In GOP primaries across the country this year, Sarah Palin's backing has proven to be a game-changer for underdog candidates. But even by Palin's standards, her endorsement on Thursday of little-known Maryland businessman Brian Murphy over former Governor Bob Ehrlich in the state's gubernatorial primary qualified as a shocker. Across the Web, bewildered pundits struggled to make sense of the maneuver:
Reckless Politics Daily's conservative writer Matt Lewis struggled to understand the politics behind the endorsement. "Having been raised in Maryland," writes Lewis, "I think it's probably safe to say that Ehrlich is as good as it gets. He may not be the perfect conservative, but he is likely the only Republican who can win in November." Palin's announcement, he argues, speaks to the political damage that can be done when "well-intentioned national figures don't fully understand parochial nuances before they endorse." Best to see the Murphy endorsement as a cautionary tale, Lewis suggests, a reminder to politicos that "their backing can have unintended consequences."
Bizarre The Washington Post's Aaron Blake deemed Murphy "perhaps [Palin's] most quixotic endorsement to date." He suggests the limited importance of the Maryland presidential primary "could have a lot to do with the potential presidential candidate's pick." By backing an outsider like Murphy in Maryland, Blake argues she's attempting to bolster anti-establishment credential after making safer picks in Iowa and South Carolina. "It's pretty clear that she's willing to go out on a limb in certain areas," admits Blake, "but where it counts, she has often made the right pick. This pick is pretty clearly in the former category."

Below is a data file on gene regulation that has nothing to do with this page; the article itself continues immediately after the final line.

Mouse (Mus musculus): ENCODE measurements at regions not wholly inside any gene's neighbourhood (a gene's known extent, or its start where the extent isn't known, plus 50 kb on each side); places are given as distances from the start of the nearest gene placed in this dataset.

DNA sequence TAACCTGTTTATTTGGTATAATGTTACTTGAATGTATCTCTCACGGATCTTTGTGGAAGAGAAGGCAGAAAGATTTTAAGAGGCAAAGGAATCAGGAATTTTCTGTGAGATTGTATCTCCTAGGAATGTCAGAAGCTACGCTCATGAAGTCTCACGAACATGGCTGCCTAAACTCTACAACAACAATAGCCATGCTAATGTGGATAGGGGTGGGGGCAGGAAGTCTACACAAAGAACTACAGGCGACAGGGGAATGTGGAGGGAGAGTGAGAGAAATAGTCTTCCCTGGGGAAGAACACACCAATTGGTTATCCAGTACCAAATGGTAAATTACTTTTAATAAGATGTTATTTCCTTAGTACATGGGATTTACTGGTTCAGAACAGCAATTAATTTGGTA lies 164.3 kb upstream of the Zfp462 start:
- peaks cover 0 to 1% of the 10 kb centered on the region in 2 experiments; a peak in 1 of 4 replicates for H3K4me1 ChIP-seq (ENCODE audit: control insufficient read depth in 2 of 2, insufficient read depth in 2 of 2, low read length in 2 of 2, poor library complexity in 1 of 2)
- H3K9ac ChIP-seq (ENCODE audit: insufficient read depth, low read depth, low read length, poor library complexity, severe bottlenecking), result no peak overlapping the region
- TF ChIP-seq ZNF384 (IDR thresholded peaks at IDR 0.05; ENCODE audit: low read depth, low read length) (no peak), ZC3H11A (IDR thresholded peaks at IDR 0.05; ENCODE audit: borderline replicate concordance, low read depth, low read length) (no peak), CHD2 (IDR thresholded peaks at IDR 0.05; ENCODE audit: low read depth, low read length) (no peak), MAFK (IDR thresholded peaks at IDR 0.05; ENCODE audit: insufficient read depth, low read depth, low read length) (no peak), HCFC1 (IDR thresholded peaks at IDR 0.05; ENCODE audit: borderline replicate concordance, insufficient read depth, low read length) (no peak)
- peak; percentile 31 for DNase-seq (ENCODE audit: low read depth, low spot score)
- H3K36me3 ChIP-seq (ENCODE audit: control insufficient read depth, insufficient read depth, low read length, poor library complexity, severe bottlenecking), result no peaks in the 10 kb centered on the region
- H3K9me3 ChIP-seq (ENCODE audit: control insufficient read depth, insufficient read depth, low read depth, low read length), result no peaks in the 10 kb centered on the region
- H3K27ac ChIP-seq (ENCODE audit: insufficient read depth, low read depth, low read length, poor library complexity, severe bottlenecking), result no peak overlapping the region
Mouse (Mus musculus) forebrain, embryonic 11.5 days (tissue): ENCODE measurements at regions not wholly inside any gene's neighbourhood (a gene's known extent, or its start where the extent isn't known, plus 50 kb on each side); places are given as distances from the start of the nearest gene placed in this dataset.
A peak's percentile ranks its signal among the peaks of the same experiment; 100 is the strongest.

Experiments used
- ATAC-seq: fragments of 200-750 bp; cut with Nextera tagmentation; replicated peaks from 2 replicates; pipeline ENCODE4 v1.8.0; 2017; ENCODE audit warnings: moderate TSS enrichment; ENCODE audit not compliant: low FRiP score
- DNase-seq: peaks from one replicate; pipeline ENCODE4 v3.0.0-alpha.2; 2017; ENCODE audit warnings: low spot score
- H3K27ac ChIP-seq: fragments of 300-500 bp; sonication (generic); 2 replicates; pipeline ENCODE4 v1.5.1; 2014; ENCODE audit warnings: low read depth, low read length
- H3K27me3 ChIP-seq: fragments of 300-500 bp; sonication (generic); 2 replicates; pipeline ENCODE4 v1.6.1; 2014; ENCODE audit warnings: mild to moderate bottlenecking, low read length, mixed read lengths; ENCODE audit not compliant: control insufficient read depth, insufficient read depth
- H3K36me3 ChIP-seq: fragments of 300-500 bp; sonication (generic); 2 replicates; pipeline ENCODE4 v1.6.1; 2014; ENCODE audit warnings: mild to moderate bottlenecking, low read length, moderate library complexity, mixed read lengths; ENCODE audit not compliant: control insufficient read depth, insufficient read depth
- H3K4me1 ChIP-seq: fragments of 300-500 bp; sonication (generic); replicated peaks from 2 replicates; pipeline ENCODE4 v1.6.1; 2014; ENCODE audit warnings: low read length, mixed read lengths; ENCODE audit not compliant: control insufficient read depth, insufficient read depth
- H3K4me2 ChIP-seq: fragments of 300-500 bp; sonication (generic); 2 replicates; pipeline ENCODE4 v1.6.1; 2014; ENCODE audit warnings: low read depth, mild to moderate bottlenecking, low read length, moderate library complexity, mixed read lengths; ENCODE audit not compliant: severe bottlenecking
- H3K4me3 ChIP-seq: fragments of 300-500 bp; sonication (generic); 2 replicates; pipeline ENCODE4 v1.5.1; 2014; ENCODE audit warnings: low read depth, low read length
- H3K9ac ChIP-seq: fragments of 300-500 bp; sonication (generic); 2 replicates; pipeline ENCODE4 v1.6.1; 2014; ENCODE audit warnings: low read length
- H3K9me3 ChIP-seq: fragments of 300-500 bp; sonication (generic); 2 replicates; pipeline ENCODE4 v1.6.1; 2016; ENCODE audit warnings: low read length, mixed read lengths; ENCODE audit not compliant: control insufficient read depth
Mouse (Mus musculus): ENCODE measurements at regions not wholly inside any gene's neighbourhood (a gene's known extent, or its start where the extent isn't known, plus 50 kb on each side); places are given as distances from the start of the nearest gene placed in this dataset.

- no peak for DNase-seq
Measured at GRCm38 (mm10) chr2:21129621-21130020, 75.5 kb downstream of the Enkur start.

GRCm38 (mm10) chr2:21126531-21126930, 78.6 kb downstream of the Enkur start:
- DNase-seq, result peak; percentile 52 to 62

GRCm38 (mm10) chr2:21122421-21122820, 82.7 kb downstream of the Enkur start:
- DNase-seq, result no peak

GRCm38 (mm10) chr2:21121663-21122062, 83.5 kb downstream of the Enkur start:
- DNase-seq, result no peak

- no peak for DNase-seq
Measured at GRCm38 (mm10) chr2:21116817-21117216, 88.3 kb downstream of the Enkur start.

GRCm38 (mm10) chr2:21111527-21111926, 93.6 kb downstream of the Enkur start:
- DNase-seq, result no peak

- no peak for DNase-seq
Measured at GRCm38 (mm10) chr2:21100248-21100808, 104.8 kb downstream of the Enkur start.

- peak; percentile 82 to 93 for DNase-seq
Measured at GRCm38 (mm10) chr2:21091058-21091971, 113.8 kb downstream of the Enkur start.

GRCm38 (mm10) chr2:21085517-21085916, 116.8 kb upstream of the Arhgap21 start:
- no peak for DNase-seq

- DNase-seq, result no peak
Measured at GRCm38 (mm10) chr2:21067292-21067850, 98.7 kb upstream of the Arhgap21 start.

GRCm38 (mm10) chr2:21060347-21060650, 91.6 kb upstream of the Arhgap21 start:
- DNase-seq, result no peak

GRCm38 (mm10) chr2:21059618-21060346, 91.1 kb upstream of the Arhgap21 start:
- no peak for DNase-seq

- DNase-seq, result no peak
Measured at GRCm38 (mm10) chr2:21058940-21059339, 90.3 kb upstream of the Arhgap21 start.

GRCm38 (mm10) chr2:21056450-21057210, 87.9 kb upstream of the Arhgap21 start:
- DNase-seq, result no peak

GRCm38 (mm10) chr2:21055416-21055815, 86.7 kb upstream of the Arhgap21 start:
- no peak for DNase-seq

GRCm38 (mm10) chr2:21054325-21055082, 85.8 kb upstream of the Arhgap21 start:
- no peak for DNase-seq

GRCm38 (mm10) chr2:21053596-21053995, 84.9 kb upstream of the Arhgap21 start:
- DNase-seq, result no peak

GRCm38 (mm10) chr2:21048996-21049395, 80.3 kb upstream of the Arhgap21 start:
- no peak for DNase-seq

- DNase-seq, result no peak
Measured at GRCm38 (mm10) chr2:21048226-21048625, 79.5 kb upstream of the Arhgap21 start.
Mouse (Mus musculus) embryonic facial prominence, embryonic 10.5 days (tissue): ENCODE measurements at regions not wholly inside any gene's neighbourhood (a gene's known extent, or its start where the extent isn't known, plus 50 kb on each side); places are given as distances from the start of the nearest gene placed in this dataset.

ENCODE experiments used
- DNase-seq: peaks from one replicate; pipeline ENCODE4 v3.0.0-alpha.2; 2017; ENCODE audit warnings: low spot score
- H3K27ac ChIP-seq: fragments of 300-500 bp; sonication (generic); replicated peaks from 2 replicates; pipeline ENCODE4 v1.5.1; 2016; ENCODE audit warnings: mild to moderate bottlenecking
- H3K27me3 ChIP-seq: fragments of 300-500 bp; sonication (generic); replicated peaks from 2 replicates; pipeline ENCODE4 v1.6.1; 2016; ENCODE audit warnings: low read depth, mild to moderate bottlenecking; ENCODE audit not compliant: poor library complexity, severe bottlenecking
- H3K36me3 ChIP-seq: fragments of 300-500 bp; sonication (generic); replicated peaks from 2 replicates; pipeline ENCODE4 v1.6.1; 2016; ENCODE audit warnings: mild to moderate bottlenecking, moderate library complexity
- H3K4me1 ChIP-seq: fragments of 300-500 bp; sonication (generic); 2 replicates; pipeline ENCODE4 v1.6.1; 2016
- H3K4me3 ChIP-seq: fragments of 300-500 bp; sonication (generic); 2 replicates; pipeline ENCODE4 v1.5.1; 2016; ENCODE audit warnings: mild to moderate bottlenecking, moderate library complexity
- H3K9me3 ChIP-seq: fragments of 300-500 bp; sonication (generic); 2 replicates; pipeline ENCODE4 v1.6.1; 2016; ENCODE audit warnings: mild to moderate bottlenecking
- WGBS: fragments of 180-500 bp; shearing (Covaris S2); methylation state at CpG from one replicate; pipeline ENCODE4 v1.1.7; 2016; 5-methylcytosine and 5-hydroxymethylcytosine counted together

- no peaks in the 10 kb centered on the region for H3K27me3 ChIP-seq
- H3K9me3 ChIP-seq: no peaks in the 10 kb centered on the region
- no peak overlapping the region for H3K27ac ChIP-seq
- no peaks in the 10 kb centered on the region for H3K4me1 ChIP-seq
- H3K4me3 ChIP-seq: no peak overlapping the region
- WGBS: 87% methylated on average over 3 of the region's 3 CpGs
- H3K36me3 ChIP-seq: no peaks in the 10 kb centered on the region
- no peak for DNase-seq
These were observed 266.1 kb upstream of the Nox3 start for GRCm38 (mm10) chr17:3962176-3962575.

To What End? Paul Mirengoff of the conservative blog PowerLine thinks "it's cool that Sarah Palin is endorsing candidates in Republican primaries all over the country," but doesn't understand why she entered the fray in Maryland. "Ehrlich is the obvious choice, unless Ehrlich himself is a liberal," he writes. It all reeks of political cynicism. "Perhaps if Maryland were holding an early presidential caucus in 2012, as Iowa is, Palin would have deemed Ehrlich a 'commonsense conservative' worthy of her endorsement."
Limited Impact Josh Kraushaar of Hot Line concedes the move was Palin's "most surprising endorsement of the election cycle", but wonders if it might be a blessing-in-disguise for the moderate Ehrlich. "Keep in mind," says Kraushaar, "Ehrlich had taken some shots at Palin." In a traditionally blue state like Maryland, Palin's support is "not a political asset" and "any distance [from Palin] will help [Ehrlich] in a general election."
This article is from the archive of our partner The Wire.
We want to hear what you think about this article. Submit a letter to the editor or write to email@example.com.